Unfortunate cutting off of the name of this programme.
Archive for May, 2011
John Prescott on the Channel 4 news tonight referring to what was being posted on “the Twittering” made him seem really out-of-touch. There was a time when this kind of casual unfamiliarity with popular culture was an insouciant flag that one’s mind was on more important things, that one did not concern oneself with trivia—a schtick that Brian Sewell plays (more consciously than a lot of people realise) to this day.
I don’t think that this really works anymore. You just end up looking old-farty rather than insouciant, like a desperate old uncle trying to show that you are still down with the kids but just getting it wrong. There seem to have been three stages in this process:
- A time when politicians and similar public figures were expected not to engage with popular culture at all—where it would have been seen as bizarre to expect that they would.
- A time where they were increasingly expected to have some engagement but didn’t really, and so wheeled out some press-officer verbiage about who their favourite band or Eastenders star is—sometimes excruciatingly off-the-mark (like one of our admissions officers talking about “Florence and the Rage Against the Machine” playing at the university summer ball).
- A time now when they genuinely do engage with popular culture, and it would seem weird not to.
Strange thing happened on the bus earlier. We were stuck in traffic, the bus driver got out of the cab (without turning off the engine), and stepped off the bus. I assumed that he was going to adjust the mirror or similar—but instead, he patted a dog on the head that was tied up outside a pub, and then got back on the bus and drove on.
The victory by the SNP in the recent Scottish Parliament elections is interesting less for what it says about Scottish independence, and more about what it says about what sort of political parties are in demand by the electorate. The SNP, unusually for contemporary nationalist parties, is a centre-left social democratic party. One way of interpreting the vote (to confirm this, of course, would need more careful research) is to suggest that the SNP is the only mainstream straightforward centre-left party remaining in the UK, and that the victory represents a latent demand for such a political position that both Labour and the LibDems have moved away from.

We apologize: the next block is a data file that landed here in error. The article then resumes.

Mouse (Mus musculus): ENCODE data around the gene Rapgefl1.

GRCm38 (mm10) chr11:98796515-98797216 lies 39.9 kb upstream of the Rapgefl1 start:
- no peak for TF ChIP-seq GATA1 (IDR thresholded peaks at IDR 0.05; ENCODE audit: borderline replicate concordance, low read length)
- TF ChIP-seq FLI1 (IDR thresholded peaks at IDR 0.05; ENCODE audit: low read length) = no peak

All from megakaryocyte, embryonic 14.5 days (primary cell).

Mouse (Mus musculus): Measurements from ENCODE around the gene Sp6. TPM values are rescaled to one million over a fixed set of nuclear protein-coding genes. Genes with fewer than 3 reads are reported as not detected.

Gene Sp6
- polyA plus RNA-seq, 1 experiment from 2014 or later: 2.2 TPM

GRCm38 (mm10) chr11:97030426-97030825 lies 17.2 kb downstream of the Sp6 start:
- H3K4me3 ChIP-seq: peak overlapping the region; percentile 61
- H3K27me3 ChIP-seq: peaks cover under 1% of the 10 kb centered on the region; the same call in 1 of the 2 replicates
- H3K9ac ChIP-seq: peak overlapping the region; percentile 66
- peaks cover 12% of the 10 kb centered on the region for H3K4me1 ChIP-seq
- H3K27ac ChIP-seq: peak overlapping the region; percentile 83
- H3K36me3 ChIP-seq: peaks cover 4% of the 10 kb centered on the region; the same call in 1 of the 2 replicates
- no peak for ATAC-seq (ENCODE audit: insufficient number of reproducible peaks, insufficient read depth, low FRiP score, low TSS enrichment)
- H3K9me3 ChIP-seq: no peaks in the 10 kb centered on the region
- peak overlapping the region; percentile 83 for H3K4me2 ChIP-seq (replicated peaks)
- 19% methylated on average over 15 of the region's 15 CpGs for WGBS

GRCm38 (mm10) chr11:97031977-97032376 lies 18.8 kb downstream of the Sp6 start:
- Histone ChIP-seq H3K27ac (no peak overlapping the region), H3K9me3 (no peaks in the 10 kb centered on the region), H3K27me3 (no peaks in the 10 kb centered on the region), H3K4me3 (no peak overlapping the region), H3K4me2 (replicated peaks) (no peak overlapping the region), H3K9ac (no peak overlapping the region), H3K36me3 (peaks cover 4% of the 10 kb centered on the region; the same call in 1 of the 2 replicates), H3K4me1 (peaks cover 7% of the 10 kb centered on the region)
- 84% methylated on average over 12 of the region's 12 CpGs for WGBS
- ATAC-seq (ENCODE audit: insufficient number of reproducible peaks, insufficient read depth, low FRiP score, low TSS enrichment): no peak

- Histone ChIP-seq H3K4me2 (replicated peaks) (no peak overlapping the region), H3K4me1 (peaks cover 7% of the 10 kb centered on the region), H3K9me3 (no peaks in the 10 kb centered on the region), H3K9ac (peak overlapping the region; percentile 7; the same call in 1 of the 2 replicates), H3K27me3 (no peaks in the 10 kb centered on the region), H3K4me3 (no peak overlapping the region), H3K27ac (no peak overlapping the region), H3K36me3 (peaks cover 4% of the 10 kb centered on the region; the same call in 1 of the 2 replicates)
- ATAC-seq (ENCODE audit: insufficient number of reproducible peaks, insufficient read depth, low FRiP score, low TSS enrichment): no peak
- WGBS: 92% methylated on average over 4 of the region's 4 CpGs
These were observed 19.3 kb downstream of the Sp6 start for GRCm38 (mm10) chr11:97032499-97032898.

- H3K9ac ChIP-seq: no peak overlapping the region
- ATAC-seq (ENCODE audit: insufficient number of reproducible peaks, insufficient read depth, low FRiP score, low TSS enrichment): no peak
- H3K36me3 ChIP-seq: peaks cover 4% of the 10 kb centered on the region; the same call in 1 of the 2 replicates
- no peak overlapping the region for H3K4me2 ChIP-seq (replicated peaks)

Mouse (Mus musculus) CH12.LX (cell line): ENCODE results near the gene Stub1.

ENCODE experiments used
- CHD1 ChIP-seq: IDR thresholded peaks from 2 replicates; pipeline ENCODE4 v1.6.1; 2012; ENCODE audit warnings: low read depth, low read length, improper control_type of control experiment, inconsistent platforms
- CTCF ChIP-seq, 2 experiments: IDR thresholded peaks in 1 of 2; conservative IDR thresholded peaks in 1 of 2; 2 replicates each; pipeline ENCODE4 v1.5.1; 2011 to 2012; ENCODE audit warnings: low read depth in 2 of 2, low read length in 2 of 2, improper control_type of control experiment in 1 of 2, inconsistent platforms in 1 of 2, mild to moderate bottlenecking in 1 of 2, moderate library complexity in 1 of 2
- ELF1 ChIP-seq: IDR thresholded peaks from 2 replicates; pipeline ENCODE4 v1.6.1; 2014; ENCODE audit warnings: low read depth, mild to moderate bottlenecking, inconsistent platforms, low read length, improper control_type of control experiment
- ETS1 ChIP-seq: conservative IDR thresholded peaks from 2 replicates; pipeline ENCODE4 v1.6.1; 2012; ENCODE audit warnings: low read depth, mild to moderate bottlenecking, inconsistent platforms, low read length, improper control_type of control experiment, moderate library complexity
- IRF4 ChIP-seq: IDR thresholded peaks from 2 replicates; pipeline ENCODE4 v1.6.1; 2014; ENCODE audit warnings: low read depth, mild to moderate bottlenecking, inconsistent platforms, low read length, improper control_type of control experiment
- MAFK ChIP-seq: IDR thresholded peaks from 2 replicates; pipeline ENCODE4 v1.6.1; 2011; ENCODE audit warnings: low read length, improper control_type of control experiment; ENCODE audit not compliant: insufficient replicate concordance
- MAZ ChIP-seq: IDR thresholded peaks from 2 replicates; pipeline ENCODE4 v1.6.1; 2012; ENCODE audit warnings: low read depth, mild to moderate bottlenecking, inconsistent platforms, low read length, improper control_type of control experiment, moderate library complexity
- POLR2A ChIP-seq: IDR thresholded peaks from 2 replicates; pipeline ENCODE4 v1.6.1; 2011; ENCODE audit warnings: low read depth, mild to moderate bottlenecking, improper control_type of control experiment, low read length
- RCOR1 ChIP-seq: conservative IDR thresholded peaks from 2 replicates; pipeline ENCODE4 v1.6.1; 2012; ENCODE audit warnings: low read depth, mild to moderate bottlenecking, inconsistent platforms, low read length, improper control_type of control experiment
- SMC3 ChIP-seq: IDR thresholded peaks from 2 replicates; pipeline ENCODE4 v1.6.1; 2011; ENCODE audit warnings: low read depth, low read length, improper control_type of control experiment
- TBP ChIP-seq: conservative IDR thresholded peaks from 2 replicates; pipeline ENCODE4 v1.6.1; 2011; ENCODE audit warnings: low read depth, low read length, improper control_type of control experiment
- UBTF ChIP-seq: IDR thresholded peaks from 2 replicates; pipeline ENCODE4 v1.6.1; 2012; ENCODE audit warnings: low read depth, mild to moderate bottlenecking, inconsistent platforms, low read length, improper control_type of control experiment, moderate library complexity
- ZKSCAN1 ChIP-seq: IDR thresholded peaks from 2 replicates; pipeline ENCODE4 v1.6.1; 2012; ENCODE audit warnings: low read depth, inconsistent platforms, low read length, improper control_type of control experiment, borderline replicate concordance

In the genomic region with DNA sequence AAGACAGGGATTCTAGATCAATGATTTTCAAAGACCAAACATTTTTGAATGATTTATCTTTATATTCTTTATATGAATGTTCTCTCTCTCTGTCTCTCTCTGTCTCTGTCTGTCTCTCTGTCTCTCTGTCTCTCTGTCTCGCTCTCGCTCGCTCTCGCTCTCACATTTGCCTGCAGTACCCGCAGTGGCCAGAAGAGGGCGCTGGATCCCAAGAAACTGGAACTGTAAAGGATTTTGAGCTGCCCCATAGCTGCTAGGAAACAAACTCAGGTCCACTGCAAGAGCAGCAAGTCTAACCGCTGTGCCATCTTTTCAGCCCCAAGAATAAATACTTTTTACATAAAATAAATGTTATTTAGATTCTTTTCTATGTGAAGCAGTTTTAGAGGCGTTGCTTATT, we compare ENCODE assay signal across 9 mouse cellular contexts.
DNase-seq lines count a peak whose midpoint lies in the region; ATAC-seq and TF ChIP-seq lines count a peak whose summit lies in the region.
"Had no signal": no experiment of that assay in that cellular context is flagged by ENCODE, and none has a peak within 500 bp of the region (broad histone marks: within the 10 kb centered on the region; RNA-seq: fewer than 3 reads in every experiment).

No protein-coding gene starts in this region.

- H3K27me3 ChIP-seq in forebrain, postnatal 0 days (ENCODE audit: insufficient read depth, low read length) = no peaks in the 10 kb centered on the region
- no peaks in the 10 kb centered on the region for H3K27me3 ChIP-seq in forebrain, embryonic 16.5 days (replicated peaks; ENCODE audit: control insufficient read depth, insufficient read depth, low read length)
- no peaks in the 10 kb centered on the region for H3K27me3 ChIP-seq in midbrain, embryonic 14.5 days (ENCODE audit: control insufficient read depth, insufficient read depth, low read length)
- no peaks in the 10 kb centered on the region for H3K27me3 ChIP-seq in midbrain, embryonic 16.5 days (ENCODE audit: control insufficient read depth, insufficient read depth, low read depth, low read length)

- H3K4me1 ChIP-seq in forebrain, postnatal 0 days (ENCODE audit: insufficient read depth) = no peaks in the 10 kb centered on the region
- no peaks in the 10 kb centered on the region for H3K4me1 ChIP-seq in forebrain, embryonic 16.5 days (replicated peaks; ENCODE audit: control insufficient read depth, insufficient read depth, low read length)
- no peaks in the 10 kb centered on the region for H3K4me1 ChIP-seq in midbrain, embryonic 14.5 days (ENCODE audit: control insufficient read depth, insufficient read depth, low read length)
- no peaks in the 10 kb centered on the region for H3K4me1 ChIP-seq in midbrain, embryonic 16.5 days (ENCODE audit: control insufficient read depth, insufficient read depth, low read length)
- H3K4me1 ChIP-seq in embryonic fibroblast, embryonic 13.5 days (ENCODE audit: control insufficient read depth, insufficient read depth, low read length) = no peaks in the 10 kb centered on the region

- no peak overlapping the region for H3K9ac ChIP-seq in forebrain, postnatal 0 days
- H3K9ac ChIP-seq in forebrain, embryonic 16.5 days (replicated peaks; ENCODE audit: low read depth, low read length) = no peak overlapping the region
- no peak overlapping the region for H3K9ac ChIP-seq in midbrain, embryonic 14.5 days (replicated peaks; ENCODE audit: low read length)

So, perhaps the victory isn’t about Scottish independence after all, but about the SNP filling a much-needed role in the political landscape. Would this position, therefore, be tenable across the UK? Or is it just in Scotland where this demand exists to any great extent?
Having said that the vote was not about Scottish independence per se, perhaps it gives support for it in a different way. Traditionally, appeals for the independence of a nation have been based largely on history and sentimentality—the desire of a specific group to identify as “a people”. Perhaps the current situation in Scotland reflects a situation in which a new kind of rationalist argument for independence can be made—essentially, that the political landscape in Scotland has sufficiently moved away from the rest of the UK that representation by the Westminster parliament is no longer sensible, and that a rational basis for the creation of political units is the existence of a coherent political landscape.
Of course, under such a scheme Brighton should probably also be an independent country.